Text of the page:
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[FOCUS] POSCO thinks about battery material exchange to reduce dependence on China

By Lim Chang-won Posted : July 13, 2022, 10:45 Updated : July 13, 2022, 17:54

[Courtesy of LG Energy Solution]

SEOUL -- As a solution to secure a stable supply chain of raw materials and check China's superior position in pricing, South Korea's leading steel group POSCO thinks about establishing an international commodity exchange specializing in materials for electric vehicle batteries. 

A specific plan may come after POSCO completes the review of related systems and laws, although it requires consent from South Korean battery makers and raw material companies, which are struggling with soaring prices in battery-grade minerals such as nickel, cobalt, manganese and lithium. 

Experts believe that the domestic market satisfies the demand for the establishment of an exchange at a time when South Korean companies including LG Energy Solution (LGES), Samsung SDI, and SK On are locked in a fierce battery war with Chinese rivals. 

The steel group has become a key supplier at home with a supply chain of battery materials through POSCO Chemical and other group units. However, its logistics warehouse is not big enough to handle global resource exchanges, prompting market watchers to theorize about futures trading which is more advantageous in pricing.

"It is not easy to establish a resource exchange, but there is a high need to reduce dependence on China," said Kim Kyung-hoon, a researcher at the Korea International Trade Association (KITA). "POSCO has already expanded its business to anode and cathode materials through subsidiaries, and it has enough power to push for the establishment of an exchange in consideration of domestic and overseas situations."

KITA data showed that 79 percent of South Korea's precursor demand is dependent on imports, with China pocketing more than 90 percent of payments. Precursors are raw materials for cathodes, which are manufactured by combining nickel and other metals.

The exchange is a place that brokers a number of corporate transactions. Since the volume of transactions is much larger than that of individual companies, it is easy to secure leadership in transactions with mining companies. Experts suggest that battery-based exchanges are essential to reduce dependence on China, stabilize South Korea's core industries, and stabilize prices.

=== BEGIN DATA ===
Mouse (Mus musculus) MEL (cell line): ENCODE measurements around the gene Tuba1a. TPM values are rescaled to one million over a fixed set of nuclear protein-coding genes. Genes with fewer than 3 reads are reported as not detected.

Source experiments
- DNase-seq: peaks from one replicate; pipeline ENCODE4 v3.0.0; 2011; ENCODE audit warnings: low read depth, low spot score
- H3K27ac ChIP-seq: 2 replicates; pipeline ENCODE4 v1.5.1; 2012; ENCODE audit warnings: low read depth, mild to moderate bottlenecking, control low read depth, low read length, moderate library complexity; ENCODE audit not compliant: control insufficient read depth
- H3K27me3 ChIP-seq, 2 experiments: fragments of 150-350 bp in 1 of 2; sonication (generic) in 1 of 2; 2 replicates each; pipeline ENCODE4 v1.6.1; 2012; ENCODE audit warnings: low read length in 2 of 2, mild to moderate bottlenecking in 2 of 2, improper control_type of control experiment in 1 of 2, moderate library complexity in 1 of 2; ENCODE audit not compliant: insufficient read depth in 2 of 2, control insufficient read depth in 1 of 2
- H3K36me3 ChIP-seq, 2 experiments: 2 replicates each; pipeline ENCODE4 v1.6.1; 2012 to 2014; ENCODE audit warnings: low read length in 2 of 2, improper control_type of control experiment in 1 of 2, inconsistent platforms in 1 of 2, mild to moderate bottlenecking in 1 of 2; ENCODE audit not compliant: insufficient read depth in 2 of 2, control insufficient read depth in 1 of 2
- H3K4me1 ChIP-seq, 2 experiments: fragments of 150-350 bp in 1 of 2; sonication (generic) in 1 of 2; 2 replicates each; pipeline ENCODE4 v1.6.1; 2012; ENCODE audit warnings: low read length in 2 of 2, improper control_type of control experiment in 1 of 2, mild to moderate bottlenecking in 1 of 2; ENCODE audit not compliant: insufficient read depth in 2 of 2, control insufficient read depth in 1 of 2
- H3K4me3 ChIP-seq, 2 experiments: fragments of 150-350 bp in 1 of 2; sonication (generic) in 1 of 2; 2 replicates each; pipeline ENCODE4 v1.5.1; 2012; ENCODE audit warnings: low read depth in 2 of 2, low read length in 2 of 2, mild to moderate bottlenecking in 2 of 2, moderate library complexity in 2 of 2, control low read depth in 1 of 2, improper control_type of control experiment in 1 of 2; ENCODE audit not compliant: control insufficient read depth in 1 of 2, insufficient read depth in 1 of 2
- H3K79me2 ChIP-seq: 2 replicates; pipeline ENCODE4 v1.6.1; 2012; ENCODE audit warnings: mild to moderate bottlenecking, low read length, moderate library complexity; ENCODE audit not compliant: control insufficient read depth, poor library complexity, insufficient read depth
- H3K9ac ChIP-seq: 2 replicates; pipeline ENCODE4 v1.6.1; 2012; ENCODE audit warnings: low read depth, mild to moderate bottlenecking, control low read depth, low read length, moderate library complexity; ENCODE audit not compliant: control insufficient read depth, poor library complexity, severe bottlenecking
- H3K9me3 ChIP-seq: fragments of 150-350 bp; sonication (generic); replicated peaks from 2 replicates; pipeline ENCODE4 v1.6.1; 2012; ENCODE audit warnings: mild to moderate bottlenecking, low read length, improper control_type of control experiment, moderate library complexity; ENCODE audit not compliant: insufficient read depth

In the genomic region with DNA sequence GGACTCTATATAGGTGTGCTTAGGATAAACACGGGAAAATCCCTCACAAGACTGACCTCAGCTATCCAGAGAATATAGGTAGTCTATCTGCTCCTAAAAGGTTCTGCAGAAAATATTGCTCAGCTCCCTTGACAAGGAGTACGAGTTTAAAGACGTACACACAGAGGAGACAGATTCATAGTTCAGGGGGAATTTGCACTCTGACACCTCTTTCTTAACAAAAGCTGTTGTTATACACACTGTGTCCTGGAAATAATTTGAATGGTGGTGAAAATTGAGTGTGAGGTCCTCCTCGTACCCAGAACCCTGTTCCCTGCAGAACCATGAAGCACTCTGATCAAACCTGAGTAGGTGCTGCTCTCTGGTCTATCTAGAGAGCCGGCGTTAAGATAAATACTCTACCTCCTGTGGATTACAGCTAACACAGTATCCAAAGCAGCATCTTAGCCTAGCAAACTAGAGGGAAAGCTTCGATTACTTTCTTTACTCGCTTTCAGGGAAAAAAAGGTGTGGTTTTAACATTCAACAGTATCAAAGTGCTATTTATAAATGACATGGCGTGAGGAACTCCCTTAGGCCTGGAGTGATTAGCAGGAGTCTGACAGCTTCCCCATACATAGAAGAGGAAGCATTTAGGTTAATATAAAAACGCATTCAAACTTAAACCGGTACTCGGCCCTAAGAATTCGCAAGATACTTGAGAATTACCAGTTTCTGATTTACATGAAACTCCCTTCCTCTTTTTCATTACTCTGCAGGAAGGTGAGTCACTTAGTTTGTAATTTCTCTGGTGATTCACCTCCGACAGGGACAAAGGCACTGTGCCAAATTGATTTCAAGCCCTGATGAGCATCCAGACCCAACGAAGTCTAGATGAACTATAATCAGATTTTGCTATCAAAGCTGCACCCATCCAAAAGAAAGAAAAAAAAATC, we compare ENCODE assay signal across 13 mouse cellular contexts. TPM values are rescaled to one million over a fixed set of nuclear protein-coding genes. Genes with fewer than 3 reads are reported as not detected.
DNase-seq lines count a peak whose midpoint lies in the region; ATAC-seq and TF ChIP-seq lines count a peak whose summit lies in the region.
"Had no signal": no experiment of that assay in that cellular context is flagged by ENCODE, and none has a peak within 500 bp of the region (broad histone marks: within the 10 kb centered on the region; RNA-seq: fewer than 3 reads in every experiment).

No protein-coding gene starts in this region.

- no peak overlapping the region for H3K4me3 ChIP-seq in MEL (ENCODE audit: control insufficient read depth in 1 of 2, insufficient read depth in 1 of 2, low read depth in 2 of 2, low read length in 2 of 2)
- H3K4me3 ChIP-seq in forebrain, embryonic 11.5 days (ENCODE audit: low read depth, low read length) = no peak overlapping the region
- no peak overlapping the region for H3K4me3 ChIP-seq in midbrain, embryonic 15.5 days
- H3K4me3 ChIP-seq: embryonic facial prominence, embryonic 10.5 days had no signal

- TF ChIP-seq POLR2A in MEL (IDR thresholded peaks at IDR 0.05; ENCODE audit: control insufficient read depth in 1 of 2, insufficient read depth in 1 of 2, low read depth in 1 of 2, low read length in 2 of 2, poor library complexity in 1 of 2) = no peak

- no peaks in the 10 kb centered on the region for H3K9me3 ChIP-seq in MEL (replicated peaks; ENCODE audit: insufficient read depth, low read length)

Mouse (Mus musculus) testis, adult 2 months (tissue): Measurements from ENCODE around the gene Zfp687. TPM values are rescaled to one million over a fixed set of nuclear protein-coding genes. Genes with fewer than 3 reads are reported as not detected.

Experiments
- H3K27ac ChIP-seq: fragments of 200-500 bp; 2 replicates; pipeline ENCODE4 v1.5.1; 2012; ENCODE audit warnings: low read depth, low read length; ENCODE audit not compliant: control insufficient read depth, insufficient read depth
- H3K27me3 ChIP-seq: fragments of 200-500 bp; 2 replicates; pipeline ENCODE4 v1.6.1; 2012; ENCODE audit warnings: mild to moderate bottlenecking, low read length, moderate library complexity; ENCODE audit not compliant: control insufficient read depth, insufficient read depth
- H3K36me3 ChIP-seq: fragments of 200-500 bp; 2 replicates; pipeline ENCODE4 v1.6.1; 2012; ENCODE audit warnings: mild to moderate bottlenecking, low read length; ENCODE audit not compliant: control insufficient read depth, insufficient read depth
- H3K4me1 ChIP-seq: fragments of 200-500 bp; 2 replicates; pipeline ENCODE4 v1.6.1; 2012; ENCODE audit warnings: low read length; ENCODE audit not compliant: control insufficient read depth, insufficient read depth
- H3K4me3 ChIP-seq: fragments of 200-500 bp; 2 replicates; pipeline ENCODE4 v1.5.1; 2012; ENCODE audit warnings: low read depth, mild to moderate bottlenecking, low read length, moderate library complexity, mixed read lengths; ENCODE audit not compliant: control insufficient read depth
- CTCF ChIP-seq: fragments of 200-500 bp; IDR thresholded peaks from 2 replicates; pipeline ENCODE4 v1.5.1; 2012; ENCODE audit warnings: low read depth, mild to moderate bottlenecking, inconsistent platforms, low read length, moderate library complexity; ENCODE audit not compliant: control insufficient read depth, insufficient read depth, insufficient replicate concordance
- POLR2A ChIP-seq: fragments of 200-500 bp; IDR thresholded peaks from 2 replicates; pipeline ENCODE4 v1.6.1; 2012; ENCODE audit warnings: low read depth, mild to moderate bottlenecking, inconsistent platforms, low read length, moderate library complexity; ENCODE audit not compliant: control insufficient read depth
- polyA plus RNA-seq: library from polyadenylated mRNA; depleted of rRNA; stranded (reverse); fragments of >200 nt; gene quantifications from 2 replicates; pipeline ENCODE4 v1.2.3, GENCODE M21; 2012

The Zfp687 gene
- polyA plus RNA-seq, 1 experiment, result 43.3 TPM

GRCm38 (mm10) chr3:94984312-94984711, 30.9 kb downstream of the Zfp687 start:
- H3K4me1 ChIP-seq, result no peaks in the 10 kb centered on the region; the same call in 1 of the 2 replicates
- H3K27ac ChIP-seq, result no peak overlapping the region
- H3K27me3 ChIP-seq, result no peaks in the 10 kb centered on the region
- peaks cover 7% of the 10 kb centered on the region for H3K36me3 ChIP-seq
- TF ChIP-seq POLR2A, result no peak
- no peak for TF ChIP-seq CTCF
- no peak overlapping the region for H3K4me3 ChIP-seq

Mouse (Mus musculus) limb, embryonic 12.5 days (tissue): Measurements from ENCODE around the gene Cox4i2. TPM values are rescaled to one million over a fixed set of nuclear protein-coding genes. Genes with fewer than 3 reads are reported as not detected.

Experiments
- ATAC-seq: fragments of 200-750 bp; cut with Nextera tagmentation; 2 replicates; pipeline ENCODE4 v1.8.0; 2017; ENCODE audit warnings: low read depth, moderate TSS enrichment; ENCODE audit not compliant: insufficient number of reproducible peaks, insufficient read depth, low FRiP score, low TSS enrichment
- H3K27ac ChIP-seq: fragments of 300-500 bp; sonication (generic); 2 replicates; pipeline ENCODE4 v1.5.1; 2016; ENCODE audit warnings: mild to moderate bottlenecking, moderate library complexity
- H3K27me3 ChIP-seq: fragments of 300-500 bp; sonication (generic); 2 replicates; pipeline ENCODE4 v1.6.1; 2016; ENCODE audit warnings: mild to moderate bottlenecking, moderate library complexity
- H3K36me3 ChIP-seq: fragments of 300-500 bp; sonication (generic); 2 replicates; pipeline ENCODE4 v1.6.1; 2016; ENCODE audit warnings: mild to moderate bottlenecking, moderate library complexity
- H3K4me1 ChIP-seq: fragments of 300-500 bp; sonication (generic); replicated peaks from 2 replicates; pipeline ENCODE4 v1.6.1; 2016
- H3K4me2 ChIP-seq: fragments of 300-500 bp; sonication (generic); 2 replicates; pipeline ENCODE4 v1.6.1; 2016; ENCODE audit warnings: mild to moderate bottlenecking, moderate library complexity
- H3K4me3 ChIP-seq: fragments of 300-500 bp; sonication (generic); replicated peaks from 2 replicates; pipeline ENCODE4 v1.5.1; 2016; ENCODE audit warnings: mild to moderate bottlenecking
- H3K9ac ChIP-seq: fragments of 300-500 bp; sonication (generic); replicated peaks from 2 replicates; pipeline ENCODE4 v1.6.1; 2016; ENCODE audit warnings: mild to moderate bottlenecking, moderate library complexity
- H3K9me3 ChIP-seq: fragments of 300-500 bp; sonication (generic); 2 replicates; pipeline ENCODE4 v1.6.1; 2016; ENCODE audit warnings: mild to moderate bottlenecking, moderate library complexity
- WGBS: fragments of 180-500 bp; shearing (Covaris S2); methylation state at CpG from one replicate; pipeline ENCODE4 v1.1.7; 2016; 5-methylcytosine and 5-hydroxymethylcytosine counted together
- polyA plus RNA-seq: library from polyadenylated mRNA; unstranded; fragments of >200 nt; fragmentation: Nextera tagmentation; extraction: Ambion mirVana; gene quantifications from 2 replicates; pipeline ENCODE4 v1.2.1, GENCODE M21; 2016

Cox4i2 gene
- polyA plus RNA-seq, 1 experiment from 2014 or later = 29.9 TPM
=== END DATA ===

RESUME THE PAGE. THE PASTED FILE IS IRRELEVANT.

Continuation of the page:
The outlook is not bleak as South Korea will be able to win support from the United States and its allies which may regard an exchange in South Korea to check China.

"Prices have recently been quite disturbed in the market. Looking at the background, we could see what roles main players such as China played," a KITA official said on condition of anonymity. "After all, we've reached the conclusion that South Korea also needs to have a commodity exchange because it will play a big role in determining more transparent market prices and stabilizing supply and demand."

For POSCO, Japan is a potential competitor because companies like Sumitomo, a general trading company in Japan, have been mentioned as candidates for the establishment of an exchange. "If we don't, Japan will eventually do it. In that case, South Korea should read the minds of both China and Japan," said an unnamed POSCO official. 

The steel group regards battery materials as its next growth engine. At a session with investors on July 5, POSCO Holdings revealed a goal to produce 610,000 tons of cathode materials, 320,000 tons of anode materials, 300,000 tons of lithium and 22,000 tons of nickel annually by 2030. However, South Korean companies are heavily dependent on cobalt provided by Chinese companies.

South Korean battery companies have focused on investment in production facilities, while Chinese companies including Contemporary Amperex Technology (CATL) have made massive investments in minerals to enhance their competitiveness and influence over raw material trading.

A battery material exchange can help reduce the burden of investment on materials. "Domestic battery companies have been investing less in minerals than their market share, but this gap could be somewhat bridged," said a credit-rating agency official.  


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